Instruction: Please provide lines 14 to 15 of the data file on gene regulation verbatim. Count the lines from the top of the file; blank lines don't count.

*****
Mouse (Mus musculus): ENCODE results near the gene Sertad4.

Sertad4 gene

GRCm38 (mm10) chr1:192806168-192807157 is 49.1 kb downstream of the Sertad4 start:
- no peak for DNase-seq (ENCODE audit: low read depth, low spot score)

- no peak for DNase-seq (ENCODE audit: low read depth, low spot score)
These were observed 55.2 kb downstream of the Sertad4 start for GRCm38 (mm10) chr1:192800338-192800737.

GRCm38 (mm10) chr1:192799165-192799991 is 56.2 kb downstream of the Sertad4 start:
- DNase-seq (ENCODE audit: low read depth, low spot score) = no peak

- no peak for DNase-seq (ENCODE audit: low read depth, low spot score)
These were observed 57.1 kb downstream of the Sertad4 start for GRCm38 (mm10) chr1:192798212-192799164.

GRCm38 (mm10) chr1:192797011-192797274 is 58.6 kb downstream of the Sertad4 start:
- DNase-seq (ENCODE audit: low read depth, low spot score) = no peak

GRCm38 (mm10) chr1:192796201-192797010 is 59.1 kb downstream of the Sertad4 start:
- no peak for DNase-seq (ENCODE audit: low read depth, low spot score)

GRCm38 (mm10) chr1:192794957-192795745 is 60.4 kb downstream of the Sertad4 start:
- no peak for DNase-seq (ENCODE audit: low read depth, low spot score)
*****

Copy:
- no peak for DNase-seq (ENCODE audit: low read depth, low spot score)

GRCm38 (mm10) chr1:192794957-192795745 is 60.4 kb downstream of the Sertad4 start: